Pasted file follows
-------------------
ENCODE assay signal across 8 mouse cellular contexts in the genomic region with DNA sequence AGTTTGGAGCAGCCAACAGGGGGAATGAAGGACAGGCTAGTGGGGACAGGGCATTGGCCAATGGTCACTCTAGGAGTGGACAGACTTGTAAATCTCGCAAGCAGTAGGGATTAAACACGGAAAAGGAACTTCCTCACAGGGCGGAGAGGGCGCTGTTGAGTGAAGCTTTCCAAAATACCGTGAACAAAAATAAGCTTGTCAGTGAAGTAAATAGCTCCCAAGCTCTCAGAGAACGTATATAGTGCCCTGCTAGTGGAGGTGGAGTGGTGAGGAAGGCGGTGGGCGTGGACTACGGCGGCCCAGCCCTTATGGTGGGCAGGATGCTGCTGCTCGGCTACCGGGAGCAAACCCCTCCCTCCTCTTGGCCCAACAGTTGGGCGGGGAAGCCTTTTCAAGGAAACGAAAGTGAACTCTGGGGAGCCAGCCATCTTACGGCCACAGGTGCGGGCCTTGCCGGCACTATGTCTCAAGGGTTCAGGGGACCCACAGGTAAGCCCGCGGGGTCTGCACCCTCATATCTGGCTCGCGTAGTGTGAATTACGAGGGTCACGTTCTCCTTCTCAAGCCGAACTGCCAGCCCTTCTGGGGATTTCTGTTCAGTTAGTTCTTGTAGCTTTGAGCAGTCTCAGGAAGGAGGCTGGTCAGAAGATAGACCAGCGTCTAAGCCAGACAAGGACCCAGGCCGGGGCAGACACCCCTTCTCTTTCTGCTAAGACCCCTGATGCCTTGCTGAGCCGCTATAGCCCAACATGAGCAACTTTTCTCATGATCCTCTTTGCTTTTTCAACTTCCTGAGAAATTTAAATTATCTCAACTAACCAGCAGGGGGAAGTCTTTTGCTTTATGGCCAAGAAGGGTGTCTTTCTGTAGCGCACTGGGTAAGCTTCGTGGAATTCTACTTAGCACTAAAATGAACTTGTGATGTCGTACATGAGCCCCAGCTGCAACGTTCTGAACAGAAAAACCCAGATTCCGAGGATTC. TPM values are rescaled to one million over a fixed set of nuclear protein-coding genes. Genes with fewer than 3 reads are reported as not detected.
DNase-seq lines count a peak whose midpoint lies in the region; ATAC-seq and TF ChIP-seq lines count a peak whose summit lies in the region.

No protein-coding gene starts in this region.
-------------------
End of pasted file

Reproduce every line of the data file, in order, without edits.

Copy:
ENCODE assay signal across 8 mouse cellular contexts in the genomic region with DNA sequence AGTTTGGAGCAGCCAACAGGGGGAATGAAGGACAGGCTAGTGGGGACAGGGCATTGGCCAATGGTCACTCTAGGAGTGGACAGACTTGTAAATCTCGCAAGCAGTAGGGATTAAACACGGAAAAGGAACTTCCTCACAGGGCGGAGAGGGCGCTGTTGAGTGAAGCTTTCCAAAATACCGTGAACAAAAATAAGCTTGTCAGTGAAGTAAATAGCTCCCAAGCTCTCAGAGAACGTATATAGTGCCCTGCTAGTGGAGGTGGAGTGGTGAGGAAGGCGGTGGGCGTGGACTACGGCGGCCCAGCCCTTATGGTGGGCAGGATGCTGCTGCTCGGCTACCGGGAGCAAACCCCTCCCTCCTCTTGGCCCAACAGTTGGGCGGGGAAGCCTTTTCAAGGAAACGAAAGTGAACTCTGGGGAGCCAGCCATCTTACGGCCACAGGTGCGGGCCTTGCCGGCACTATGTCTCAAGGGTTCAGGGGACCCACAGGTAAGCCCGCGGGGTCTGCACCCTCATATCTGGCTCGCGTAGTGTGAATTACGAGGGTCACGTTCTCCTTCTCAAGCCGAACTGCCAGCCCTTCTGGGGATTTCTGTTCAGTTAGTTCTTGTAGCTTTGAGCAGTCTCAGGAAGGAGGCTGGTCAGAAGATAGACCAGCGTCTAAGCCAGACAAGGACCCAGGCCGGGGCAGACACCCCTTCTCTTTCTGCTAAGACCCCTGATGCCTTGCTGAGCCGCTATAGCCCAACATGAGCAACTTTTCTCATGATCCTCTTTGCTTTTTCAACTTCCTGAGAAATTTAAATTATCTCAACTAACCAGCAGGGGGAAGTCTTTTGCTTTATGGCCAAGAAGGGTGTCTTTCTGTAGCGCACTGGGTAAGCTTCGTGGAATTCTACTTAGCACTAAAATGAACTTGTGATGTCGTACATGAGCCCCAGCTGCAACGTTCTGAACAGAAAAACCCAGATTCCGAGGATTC. TPM values are rescaled to one million over a fixed set of nuclear protein-coding genes. Genes with fewer than 3 reads are reported as not detected.
DNase-seq lines count a peak whose midpoint lies in the region; ATAC-seq and TF ChIP-seq lines count a peak whose summit lies in the region.

No protein-coding gene starts in this region.